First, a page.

And his wife travelled to a boutique bolthole in a beautiful corner of Northern England for a short break
ENGLAND is blessed with stunning scenery. From the Lake District to Dartmoor via the North York Moors and the Peak District, so much of the country offers luscious landscapes. But one corner of England often slips under the radar of the tourist guides, the wonderful Western Dales.
Sitting at the top of the Yorkshire Dales National Park and straddling equally entrancing Cumbrian countryside, it’s an area slightly off the beaten track.
Yorkshire folk often describe their county as God’s Country – and you can see their point, what with the vibrant greens and golds colouring the fields and trees.
To the right sit the hulking Howgill Fells; to the left are cosy farms and neat fields bordered by traditional stone walls that give way to the higher lying moorland. When the sun shines a certain way, it’s heaven on earth.
We were staying at the lovely Black Bull Inn, on Sedbergh’s narrow, picturesque Main Street. Our room was light and airy thanks to windows on three sides and a tastefully restrained colour scheme. The bed was huge and comfortable.
The en-suite bathroom had a large, standalone bath as well as a walk-in shower but was still spacious.
Described accurately as a ‘boutique bolthole’, the hotel has everything a discerning traveller could wish for.
A cosy bar and an impressive restaurant dominate the ground floor, while there are 18 lovely rooms of varying shapes and sizes upstairs, all of which are named after local fells.
The Black Bull has been lovingly renovated by partners James Ratcliffe and Nina Matsunaga and they can be justly proud of their efforts.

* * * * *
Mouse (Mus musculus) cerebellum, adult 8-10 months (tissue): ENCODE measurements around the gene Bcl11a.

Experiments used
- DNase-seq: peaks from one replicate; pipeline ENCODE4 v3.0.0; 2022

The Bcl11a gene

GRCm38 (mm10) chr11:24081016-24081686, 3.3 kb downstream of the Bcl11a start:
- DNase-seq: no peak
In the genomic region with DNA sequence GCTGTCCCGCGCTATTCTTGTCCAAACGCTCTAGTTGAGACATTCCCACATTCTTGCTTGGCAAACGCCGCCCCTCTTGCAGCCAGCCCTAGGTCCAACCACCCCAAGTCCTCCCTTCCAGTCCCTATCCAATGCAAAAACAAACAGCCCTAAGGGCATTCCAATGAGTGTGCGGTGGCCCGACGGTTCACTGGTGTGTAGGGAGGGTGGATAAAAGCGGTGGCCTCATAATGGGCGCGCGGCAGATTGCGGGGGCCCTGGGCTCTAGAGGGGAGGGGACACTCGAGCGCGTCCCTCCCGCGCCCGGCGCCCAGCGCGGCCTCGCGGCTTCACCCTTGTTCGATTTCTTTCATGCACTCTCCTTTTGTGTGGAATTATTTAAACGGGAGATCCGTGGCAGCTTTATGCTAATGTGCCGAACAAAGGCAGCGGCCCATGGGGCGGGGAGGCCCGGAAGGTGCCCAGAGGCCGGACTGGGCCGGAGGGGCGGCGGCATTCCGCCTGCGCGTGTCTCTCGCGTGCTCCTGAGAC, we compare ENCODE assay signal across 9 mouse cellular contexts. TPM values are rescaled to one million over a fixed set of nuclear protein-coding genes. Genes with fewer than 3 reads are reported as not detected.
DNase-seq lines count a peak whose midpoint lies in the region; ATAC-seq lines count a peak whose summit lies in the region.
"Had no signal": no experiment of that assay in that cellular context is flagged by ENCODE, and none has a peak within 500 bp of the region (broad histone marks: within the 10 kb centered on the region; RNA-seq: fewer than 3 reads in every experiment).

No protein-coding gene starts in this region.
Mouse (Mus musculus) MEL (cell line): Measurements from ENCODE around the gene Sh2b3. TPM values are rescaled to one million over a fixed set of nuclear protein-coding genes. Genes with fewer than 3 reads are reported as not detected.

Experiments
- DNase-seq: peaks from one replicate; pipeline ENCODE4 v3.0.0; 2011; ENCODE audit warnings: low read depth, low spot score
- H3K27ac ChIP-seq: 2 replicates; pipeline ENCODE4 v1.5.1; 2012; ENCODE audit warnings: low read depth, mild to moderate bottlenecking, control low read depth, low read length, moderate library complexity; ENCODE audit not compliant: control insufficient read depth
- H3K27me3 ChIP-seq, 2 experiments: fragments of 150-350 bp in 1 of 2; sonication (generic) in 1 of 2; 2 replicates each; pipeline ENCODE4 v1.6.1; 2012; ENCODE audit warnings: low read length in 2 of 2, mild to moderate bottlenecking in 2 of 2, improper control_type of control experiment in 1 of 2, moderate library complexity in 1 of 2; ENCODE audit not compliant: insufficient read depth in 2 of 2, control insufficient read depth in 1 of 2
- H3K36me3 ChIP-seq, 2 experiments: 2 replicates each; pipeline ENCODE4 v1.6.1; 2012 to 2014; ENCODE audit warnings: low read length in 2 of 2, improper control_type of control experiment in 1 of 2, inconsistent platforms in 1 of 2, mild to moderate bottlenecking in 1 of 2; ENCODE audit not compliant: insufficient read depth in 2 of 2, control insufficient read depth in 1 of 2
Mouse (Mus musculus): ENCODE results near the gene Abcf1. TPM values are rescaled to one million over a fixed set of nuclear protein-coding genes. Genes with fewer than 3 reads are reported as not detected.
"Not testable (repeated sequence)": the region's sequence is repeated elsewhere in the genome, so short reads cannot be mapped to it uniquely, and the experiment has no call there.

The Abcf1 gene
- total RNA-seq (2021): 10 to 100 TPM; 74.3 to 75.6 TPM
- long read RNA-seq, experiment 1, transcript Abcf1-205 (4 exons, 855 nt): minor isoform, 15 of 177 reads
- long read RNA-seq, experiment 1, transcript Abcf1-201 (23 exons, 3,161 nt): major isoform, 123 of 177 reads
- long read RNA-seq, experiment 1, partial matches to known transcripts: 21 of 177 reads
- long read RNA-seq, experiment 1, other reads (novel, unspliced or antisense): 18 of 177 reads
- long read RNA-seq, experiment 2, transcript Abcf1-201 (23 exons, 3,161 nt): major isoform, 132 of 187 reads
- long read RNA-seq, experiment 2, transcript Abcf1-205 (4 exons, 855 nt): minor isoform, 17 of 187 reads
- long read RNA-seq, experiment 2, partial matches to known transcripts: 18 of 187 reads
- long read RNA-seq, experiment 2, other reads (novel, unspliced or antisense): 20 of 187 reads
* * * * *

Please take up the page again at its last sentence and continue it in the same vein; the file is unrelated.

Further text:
Prior to our evening meal, we enjoyed a tipple in the bar and discovered a tempting choice of beers including several Black Sheep brews.
The meal itself was a treat, high end cuisine with friendly service. Nothing too snooty or st, I chose rabbit with black pudding, root vegetables and mustard. The meat tender and tasty and the flavours complemented each other perfectly.
For the main course I was tempted by the venison and the grouse but opted for Mansergh Hall pork with artichoke, salsify and purple sprouting broccoli, plus a side order of dauphinoise potatoes. It was a wise choice. The flavours burst on the tongue with every bite.
For dessert I plumped for the baked egg custard with raspberry and gingerbread and, again, was rewarded with a mouth-watering treat.
My wife was equally impressed by her meal so, all in all, we enjoyed a very special night.
The day had been pretty special too. Blessed by lovely Indian summer weather, we wanted to explore the countryside around Sedbergh – now in Cumbria but once in the West Riding of Yorkshire – and came up with a cunning plan.
We would take a bus from the town to Dent and walk the five miles back, which we estimated would take a couple of energetic hours and allow plenty of opportunities to soak up the magnificent views.
Dentdale feels like it’s a long way from anywhere and, bathed in sunshine, Dent itself looked pretty as a picture. After a leisurely look around the village, we enjoyed a cup of tea and slice of cake at the Heritage Centre before heading back.
The walk will live long in the memory. The views of the hills, the meandering River Dee and the valley stretching away in both directions; picking a bramble or two and generally enjoying the silence and solitude; it was bliss.
Next day, after a peaceful and restorative sleep, we tucked into a full English Black Bull breakfast that set us up nicely for another day of exploring, with an enjoyable look around Sedbergh, known as ‘England’s Book Town’ for stores such as Westwoods, which has more than 70,000 books on two floors.
We headed north out of the town along Howgill Lane and encountered yet more lovely landscapes.
But then everything about our short stay in Sedbergh and the Black Bull was lovely.
The Black Bull, above and below, is a haven of sophistication to return to at the end of a day enjoying rural delights